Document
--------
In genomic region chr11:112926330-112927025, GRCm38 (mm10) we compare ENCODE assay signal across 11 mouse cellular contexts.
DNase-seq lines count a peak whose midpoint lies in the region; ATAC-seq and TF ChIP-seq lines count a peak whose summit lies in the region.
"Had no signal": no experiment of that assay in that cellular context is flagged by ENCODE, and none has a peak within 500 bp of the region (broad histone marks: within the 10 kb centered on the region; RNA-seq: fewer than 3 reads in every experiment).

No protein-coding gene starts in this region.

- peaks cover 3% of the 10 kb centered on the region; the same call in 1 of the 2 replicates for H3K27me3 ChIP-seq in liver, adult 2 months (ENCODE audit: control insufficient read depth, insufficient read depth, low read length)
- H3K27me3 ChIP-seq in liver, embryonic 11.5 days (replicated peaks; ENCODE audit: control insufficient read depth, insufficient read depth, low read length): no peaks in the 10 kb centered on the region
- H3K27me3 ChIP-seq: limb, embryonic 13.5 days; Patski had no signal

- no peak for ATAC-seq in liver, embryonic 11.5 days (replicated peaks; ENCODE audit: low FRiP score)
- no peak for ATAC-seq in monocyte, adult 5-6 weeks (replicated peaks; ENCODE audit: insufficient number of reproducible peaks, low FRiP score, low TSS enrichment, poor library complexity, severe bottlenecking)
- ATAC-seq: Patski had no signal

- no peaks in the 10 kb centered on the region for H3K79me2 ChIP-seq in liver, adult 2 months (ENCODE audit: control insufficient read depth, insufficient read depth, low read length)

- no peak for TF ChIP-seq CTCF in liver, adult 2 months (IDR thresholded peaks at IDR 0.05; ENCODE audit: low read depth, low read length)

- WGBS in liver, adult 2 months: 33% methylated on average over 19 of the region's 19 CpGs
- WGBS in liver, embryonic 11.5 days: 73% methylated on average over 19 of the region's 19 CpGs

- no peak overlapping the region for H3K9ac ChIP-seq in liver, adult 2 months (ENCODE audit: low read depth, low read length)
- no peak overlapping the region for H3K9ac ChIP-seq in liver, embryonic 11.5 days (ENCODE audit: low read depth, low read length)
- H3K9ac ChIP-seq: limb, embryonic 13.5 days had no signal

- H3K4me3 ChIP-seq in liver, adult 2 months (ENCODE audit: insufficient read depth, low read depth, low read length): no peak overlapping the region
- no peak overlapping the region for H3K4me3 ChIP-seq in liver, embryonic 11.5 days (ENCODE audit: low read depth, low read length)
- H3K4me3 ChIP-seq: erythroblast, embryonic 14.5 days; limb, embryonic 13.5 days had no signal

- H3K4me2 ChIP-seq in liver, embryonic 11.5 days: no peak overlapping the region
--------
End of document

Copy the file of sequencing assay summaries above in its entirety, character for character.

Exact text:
In genomic region chr11:112926330-112927025, GRCm38 (mm10) we compare ENCODE assay signal across 11 mouse cellular contexts.
DNase-seq lines count a peak whose midpoint lies in the region; ATAC-seq and TF ChIP-seq lines count a peak whose summit lies in the region.
"Had no signal": no experiment of that assay in that cellular context is flagged by ENCODE, and none has a peak within 500 bp of the region (broad histone marks: within the 10 kb centered on the region; RNA-seq: fewer than 3 reads in every experiment).

No protein-coding gene starts in this region.

- peaks cover 3% of the 10 kb centered on the region; the same call in 1 of the 2 replicates for H3K27me3 ChIP-seq in liver, adult 2 months (ENCODE audit: control insufficient read depth, insufficient read depth, low read length)
- H3K27me3 ChIP-seq in liver, embryonic 11.5 days (replicated peaks; ENCODE audit: control insufficient read depth, insufficient read depth, low read length): no peaks in the 10 kb centered on the region
- H3K27me3 ChIP-seq: limb, embryonic 13.5 days; Patski had no signal

- no peak for ATAC-seq in liver, embryonic 11.5 days (replicated peaks; ENCODE audit: low FRiP score)
- no peak for ATAC-seq in monocyte, adult 5-6 weeks (replicated peaks; ENCODE audit: insufficient number of reproducible peaks, low FRiP score, low TSS enrichment, poor library complexity, severe bottlenecking)
- ATAC-seq: Patski had no signal

- no peaks in the 10 kb centered on the region for H3K79me2 ChIP-seq in liver, adult 2 months (ENCODE audit: control insufficient read depth, insufficient read depth, low read length)

- no peak for TF ChIP-seq CTCF in liver, adult 2 months (IDR thresholded peaks at IDR 0.05; ENCODE audit: low read depth, low read length)

- WGBS in liver, adult 2 months: 33% methylated on average over 19 of the region's 19 CpGs
- WGBS in liver, embryonic 11.5 days: 73% methylated on average over 19 of the region's 19 CpGs

- no peak overlapping the region for H3K9ac ChIP-seq in liver, adult 2 months (ENCODE audit: low read depth, low read length)
- no peak overlapping the region for H3K9ac ChIP-seq in liver, embryonic 11.5 days (ENCODE audit: low read depth, low read length)
- H3K9ac ChIP-seq: limb, embryonic 13.5 days had no signal

- H3K4me3 ChIP-seq in liver, adult 2 months (ENCODE audit: insufficient read depth, low read depth, low read length): no peak overlapping the region
- no peak overlapping the region for H3K4me3 ChIP-seq in liver, embryonic 11.5 days (ENCODE audit: low read depth, low read length)
- H3K4me3 ChIP-seq: erythroblast, embryonic 14.5 days; limb, embryonic 13.5 days had no signal

- H3K4me2 ChIP-seq in liver, embryonic 11.5 days: no peak overlapping the region